A new report calls for the Navy to stop funding its next-generation networking program until it reviews alternative acquisition strategies.
The Government Accountability Office wants the Navy to drop anchor on its massive follow-on to the Navy Marine Corps Intranet contract.
GAO said the Navy needs to review and consider all alternative acquisition approaches to the massive Next Generation Enterprise Network program, which by some estimates will be worth $50 billion through 2025.
In its new report, GAO found that the Navy did not sufficiently analyze alternate acquisition strategies because the options contained weaknesses and did not match the program’s current acquisition approach. The report notes that the cost estimates for the alternatives were not accurate and were “neither comprehensive nor credible.”
GAO also indicated that the Navy’s NGEN acquisition strategy is not one of the alternatives assessed in the analysis and is riskier and potentially more expensive because it contains a large number of contractual relationships.
Other weaknesses cited in the report include a lack of a reliable schedule for the program. According to GAO, those weaknesses have already contributed to delays in program milestones. GAO noted that during the review, the Navy took steps to address some but not all of those weaknesses.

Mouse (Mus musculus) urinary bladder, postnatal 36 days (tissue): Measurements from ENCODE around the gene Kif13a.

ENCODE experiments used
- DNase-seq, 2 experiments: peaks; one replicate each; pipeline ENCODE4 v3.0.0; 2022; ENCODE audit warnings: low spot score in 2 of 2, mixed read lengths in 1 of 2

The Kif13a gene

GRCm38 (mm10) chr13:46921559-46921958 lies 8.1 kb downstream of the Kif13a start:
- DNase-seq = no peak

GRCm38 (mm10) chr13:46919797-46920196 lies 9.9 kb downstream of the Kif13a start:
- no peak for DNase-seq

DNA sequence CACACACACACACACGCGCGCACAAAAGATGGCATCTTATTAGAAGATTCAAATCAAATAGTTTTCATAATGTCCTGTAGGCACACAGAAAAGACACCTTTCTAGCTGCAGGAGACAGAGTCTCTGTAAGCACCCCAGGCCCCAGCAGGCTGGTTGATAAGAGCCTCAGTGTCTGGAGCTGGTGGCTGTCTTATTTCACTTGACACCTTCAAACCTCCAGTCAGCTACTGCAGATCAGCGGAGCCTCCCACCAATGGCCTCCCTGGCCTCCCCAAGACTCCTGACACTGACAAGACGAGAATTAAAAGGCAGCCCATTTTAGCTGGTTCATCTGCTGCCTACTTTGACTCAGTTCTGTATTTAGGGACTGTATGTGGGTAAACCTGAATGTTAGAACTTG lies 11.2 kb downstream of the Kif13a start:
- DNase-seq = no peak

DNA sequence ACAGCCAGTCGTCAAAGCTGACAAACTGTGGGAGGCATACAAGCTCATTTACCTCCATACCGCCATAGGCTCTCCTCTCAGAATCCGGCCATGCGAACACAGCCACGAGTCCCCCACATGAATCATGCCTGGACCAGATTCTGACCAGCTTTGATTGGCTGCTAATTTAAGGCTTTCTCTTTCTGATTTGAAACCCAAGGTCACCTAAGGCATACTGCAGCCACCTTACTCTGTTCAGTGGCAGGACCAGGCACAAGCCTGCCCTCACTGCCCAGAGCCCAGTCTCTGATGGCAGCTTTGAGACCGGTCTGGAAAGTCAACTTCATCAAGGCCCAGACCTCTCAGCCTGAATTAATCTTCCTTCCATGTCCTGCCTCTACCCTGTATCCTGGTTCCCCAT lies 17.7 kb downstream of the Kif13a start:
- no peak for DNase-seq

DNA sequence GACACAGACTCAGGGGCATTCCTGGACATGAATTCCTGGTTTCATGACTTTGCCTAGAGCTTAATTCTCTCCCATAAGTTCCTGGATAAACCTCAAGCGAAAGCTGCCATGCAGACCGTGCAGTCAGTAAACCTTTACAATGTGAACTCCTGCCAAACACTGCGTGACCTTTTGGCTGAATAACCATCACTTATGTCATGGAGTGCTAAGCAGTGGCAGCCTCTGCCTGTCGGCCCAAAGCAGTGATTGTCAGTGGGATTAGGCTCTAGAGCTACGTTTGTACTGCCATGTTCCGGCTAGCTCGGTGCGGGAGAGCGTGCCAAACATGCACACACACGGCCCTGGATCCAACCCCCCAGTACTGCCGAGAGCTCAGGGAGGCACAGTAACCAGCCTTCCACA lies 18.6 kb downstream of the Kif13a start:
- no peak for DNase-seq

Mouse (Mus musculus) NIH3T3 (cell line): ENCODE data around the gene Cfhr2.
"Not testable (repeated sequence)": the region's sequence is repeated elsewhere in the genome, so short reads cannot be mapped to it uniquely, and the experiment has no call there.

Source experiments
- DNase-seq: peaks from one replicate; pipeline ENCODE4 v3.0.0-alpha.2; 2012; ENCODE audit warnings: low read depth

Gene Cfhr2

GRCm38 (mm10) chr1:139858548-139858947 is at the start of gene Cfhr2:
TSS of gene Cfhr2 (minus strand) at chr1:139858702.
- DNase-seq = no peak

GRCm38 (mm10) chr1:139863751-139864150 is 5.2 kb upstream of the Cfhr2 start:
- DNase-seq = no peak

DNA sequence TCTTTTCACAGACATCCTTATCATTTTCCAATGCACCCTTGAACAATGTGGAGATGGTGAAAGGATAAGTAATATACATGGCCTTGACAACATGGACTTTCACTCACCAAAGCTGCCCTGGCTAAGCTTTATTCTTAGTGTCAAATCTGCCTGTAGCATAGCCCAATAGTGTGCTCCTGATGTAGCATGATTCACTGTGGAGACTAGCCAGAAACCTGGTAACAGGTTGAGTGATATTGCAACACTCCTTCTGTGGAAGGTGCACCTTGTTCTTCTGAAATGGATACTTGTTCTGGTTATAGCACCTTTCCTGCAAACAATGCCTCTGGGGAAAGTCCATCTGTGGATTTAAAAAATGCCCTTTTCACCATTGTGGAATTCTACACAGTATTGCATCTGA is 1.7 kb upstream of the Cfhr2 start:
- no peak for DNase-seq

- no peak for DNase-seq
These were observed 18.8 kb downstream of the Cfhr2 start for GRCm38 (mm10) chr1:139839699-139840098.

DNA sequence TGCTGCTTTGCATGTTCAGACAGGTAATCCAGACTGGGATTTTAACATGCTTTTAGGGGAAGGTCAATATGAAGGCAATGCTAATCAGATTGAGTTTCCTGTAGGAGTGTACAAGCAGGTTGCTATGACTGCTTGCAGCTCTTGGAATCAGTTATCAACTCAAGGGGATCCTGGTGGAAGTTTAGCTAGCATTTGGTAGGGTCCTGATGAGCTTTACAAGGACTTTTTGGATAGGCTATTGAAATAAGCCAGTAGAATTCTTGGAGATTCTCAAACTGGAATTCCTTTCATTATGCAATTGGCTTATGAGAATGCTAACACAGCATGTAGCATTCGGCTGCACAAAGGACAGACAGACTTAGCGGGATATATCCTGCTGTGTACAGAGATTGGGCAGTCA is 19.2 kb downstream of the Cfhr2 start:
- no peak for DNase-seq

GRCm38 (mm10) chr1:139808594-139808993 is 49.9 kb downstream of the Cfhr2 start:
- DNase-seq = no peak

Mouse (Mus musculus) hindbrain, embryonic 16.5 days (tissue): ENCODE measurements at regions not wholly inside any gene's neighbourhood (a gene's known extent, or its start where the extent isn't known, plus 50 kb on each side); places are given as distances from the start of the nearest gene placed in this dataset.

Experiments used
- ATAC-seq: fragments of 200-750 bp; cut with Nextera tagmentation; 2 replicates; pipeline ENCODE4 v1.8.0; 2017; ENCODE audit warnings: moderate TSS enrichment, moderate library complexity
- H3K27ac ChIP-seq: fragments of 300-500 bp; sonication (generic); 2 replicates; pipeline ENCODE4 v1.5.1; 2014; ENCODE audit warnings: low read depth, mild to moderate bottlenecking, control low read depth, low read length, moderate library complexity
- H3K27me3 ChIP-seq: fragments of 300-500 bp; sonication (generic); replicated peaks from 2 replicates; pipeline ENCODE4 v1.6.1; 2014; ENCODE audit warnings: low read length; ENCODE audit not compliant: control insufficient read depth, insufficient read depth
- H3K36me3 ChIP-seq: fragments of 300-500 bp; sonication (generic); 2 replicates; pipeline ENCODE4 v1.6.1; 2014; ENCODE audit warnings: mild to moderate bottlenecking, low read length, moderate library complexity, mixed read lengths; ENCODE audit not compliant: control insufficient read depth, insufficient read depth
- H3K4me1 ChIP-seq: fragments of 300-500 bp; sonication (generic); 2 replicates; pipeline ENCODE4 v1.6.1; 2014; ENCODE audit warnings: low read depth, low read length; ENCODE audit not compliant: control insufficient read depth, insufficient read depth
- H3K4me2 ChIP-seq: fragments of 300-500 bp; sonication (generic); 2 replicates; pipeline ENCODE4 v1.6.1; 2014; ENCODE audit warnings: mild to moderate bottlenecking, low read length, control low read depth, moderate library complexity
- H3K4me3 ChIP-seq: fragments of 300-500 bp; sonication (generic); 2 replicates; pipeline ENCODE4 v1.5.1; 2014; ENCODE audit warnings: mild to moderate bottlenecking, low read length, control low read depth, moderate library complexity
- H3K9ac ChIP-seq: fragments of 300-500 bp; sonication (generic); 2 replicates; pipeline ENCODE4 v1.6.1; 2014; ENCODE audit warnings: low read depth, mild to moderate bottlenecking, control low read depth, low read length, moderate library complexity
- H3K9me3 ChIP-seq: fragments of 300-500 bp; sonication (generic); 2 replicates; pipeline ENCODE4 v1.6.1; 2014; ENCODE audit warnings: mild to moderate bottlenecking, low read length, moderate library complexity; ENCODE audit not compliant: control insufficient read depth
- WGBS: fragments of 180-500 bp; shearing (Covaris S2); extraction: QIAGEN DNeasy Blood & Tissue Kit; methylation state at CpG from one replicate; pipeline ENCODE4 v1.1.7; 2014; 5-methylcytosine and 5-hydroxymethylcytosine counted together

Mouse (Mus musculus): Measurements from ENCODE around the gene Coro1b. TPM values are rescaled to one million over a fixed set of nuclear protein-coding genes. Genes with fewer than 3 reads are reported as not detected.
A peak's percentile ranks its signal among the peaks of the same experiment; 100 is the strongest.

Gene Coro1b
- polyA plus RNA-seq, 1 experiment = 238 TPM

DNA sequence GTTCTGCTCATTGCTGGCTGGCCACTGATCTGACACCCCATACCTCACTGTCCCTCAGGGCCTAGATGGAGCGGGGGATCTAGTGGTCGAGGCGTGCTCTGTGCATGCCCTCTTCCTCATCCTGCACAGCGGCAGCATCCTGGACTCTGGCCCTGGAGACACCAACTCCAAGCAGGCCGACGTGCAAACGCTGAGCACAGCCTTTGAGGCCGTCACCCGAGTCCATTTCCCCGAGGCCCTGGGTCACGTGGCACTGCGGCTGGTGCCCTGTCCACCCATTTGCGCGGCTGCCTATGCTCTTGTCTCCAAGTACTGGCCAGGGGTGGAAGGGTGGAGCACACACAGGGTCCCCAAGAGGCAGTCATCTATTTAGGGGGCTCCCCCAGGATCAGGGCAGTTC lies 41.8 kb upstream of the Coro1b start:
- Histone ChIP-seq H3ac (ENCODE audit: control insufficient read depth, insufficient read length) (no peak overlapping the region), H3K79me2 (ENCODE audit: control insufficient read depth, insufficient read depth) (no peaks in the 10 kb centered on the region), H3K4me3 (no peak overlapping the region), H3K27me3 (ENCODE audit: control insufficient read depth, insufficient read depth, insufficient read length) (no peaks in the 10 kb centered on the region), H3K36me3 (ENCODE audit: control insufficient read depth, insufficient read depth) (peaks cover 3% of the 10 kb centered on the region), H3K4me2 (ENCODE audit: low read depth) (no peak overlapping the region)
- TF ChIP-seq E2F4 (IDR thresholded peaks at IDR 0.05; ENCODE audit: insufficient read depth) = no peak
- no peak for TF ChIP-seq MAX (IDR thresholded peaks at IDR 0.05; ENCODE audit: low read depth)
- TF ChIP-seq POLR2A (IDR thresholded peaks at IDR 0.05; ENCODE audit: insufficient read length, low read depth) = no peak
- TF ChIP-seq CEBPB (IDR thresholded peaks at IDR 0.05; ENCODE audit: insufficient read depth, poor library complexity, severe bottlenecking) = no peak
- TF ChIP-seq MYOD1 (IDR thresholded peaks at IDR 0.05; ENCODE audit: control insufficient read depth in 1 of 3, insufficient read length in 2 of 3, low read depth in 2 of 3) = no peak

“Collectively, these weaknesses mean that [the Navy] does not have a sufficient basis for knowing that it is pursuing the best approach for acquiring NGEN capabilities and that the program’s cost and schedule performance is unlikely to track to estimates,” the report states.
GAO has recommended that the Defense Department limit additional funding for NGEN until it conducts a review to reconsider the program’s acquisition strategy. In commenting on the report, DOD officials said they did not agree with the recommendations.
NGEN is meant to replace the Navy Marine Corps Intranet, a program that had its own history of cost and technology issues. The Navy had already spent $432 million on NGEN as of September 2010, reports InformationWeek. The program, which is intended to provide increased and scalable capabilities such as secure transport for voice and data, information storage, and e-mail, is expected to cost $50 billion through 2025.
Hewlett-Packard Co. is the incumbent contractor on NMCI, thanks to its acquisition of EDS Corp.
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